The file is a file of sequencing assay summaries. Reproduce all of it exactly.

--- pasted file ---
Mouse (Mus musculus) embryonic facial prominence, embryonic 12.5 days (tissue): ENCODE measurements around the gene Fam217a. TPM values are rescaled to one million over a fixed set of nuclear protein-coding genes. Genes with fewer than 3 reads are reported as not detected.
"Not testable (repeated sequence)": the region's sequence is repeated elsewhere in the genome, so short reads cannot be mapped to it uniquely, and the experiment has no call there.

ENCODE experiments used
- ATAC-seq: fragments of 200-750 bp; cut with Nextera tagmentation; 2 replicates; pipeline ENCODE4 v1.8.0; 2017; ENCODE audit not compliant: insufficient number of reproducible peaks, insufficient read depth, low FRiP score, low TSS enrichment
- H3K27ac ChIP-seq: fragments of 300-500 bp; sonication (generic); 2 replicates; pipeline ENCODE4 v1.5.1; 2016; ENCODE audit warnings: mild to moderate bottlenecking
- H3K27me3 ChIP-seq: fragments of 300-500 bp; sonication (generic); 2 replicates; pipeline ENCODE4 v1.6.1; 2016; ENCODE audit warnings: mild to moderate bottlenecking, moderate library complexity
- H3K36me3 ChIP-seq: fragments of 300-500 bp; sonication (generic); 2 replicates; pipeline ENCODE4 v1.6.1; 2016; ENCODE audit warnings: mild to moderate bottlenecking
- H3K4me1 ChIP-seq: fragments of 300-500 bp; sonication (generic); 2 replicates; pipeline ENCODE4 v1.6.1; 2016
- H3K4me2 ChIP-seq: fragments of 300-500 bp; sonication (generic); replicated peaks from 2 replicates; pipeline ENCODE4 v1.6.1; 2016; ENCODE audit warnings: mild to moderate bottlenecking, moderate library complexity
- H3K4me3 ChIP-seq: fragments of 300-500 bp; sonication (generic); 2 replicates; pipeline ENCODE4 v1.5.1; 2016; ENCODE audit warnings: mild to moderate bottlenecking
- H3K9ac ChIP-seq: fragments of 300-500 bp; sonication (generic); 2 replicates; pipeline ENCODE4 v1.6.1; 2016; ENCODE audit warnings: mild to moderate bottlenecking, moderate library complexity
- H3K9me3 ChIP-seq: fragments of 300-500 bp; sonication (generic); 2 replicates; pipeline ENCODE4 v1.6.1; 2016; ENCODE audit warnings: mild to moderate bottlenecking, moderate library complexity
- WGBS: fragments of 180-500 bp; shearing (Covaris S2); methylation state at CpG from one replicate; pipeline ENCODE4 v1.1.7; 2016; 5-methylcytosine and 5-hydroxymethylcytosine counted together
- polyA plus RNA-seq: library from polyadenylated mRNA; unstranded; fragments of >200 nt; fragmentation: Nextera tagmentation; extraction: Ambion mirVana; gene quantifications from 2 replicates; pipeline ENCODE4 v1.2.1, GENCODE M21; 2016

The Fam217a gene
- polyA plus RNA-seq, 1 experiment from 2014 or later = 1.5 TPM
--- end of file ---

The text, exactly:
Mouse (Mus musculus) embryonic facial prominence, embryonic 12.5 days (tissue): ENCODE measurements around the gene Fam217a. TPM values are rescaled to one million over a fixed set of nuclear protein-coding genes. Genes with fewer than 3 reads are reported as not detected.
"Not testable (repeated sequence)": the region's sequence is repeated elsewhere in the genome, so short reads cannot be mapped to it uniquely, and the experiment has no call there.

ENCODE experiments used
- ATAC-seq: fragments of 200-750 bp; cut with Nextera tagmentation; 2 replicates; pipeline ENCODE4 v1.8.0; 2017; ENCODE audit not compliant: insufficient number of reproducible peaks, insufficient read depth, low FRiP score, low TSS enrichment
- H3K27ac ChIP-seq: fragments of 300-500 bp; sonication (generic); 2 replicates; pipeline ENCODE4 v1.5.1; 2016; ENCODE audit warnings: mild to moderate bottlenecking
- H3K27me3 ChIP-seq: fragments of 300-500 bp; sonication (generic); 2 replicates; pipeline ENCODE4 v1.6.1; 2016; ENCODE audit warnings: mild to moderate bottlenecking, moderate library complexity
- H3K36me3 ChIP-seq: fragments of 300-500 bp; sonication (generic); 2 replicates; pipeline ENCODE4 v1.6.1; 2016; ENCODE audit warnings: mild to moderate bottlenecking
- H3K4me1 ChIP-seq: fragments of 300-500 bp; sonication (generic); 2 replicates; pipeline ENCODE4 v1.6.1; 2016
- H3K4me2 ChIP-seq: fragments of 300-500 bp; sonication (generic); replicated peaks from 2 replicates; pipeline ENCODE4 v1.6.1; 2016; ENCODE audit warnings: mild to moderate bottlenecking, moderate library complexity
- H3K4me3 ChIP-seq: fragments of 300-500 bp; sonication (generic); 2 replicates; pipeline ENCODE4 v1.5.1; 2016; ENCODE audit warnings: mild to moderate bottlenecking
- H3K9ac ChIP-seq: fragments of 300-500 bp; sonication (generic); 2 replicates; pipeline ENCODE4 v1.6.1; 2016; ENCODE audit warnings: mild to moderate bottlenecking, moderate library complexity
- H3K9me3 ChIP-seq: fragments of 300-500 bp; sonication (generic); 2 replicates; pipeline ENCODE4 v1.6.1; 2016; ENCODE audit warnings: mild to moderate bottlenecking, moderate library complexity
- WGBS: fragments of 180-500 bp; shearing (Covaris S2); methylation state at CpG from one replicate; pipeline ENCODE4 v1.1.7; 2016; 5-methylcytosine and 5-hydroxymethylcytosine counted together
- polyA plus RNA-seq: library from polyadenylated mRNA; unstranded; fragments of >200 nt; fragmentation: Nextera tagmentation; extraction: Ambion mirVana; gene quantifications from 2 replicates; pipeline ENCODE4 v1.2.1, GENCODE M21; 2016

The Fam217a gene
- polyA plus RNA-seq, 1 experiment from 2014 or later = 1.5 TPM